Chief Sealth appeals to WIAA
Seattle Times staff reporters
RENTON — Chief Sealth principal John Boyd came to the defense of his school Monday, asking the executive board that oversees Washington high-school sports to not strip away its two state girls basketball titles.
Boyd's emotional appeal in a packed, sweltering conference room was accompanied by several legal arguments from the Seattle School District's lawyer. The Washington Interscholastic Activities Association was to rule today on the biggest known recruiting scandal in state history.
"It's generating a lot of fervor. It's generating a lot of anxiety, and people just want to draw blood," Boyd said. "The fact is our kids have suffered. Our school has suffered."
The WIAA's 10-member board must decide whether to let Chief Sealth keep state titles won in 2005 and 2006 using players recruited in violation of state rules.
"What faces us collectively is whether there was deliberate cheating and how to deal with that," said Art Jarvis, WIAA executive board member and superintendent of the Enumclaw School District.
A Seattle School District investigation in April found that Chief Sealth coach Ray Willis and assistants Laura Fuller and Amos Walters lured five players to the school with promises of starting spots and college scholarships.
The investigation was prompted by a Seattle Times story Feb. 15 that detailed how the coaches recruited girls for more than three years, sometimes providing fake lease agreements to parents so they could enroll their daughters at the school without moving from the suburbs.
Some of the recruited players were instrumental in helping Chief Sealth win 56 of 58 games the past two seasons, including two Sea-King district titles and two Class 3A state titles. The Seahawks became a national powerhouse, going undefeated last season.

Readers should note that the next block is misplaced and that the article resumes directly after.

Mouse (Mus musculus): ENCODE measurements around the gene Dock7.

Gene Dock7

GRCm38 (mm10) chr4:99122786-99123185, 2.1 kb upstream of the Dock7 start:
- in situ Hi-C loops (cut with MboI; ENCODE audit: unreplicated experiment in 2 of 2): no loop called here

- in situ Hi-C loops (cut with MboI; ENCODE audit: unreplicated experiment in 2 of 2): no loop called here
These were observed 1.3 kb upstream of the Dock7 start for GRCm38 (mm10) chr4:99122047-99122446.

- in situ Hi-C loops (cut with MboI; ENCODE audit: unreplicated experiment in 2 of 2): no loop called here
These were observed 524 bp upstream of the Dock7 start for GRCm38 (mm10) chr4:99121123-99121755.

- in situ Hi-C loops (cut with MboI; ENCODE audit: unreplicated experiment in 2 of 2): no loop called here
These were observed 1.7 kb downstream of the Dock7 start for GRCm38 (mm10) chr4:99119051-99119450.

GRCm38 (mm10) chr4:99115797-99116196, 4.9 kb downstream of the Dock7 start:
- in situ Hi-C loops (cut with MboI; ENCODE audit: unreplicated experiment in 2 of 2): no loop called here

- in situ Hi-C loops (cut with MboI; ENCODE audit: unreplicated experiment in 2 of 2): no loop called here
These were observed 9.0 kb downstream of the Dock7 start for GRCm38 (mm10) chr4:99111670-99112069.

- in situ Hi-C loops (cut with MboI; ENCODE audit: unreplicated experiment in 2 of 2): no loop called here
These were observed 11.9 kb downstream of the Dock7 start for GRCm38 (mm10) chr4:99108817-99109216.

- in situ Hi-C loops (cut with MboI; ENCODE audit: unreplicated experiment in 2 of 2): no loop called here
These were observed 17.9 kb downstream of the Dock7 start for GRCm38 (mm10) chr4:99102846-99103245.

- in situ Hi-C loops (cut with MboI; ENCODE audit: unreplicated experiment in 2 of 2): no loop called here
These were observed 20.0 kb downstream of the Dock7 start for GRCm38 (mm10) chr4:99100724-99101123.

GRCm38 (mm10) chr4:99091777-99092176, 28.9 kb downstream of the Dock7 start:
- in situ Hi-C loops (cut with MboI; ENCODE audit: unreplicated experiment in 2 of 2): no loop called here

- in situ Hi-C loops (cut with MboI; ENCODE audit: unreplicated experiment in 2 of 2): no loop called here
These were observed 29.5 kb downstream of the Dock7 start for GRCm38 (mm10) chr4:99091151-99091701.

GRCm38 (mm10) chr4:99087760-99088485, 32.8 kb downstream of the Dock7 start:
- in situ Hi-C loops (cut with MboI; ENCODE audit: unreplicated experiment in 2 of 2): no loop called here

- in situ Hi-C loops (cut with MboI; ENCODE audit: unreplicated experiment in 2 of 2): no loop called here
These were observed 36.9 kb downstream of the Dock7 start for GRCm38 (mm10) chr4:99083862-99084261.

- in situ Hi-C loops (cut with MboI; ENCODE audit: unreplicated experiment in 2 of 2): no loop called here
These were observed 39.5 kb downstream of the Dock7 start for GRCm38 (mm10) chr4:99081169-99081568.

After more than five months, the issue has finally reached the level of the WIAA, which puts on state tournaments and must address the question of how a team with no district titles can be a state champion.
On June 5, the executive board of the Sea-King District voted to force the team to forfeit its two consecutive district titles and to ban the team from playing in the district tournament in 2007.
The Sea-King District also recommended that Chief Sealth be stripped of its two state titles.
"We feel the decision made by Sea-King District 2 is harsh and draconian and doesn't meet the spirit of the infractions that happened," Boyd said Monday. "We remain hopeful that we'll be able to come here and get a fair and impartial hearing and a decision that's rendered on facts, rather than media hype."
Tom Doyle, Sea-King District 2 secretary, responded at the meeting by saying the district board believed there were three key facts in the school district's investigation: recruiting occurred, the school used ineligible players, and there was a lack of institutional control.
Monday's appeal by Chief Sealth was the West Seattle public school's last chance to argue its case, short of taking the matter to court.
In addition to Boyd, John Cerqui, the school district lawyer, laid out two other arguments for Chief Sealth:
• The recruiting occurred during the 2002-03 and 2003-04 seasons, so punishing the current group of players would be unfair. He said if Chief Sealth has to be punished, the WIAA should force it to forfeit games from those seasons, when the Seahawks finished 11-11 and 25-6, respectively.
• The WIAA handbook contains no specific punishment for recruiting violations, unlike other infractions. Because no specific penalties exist, Cerqui argued that the board must look at related rules, such as a student-athlete's eligibility.
He referred to a rule that states: If a student transfers to another school and plays sports continuously for one year, he or she is considered eligible, and no punishment should be meted out.
The WIAA handbook lists a variety of penalties for violating rules, such as forfeitures of games, fines, restriction of play and loss of membership.
Boyd and Cerqui want the WIAA to overturn the Sea-King District's decision and uphold the school district's original recommendation of two-year probation.
The school district also dismissed all three coaches, who are challenging their dismissals in court.
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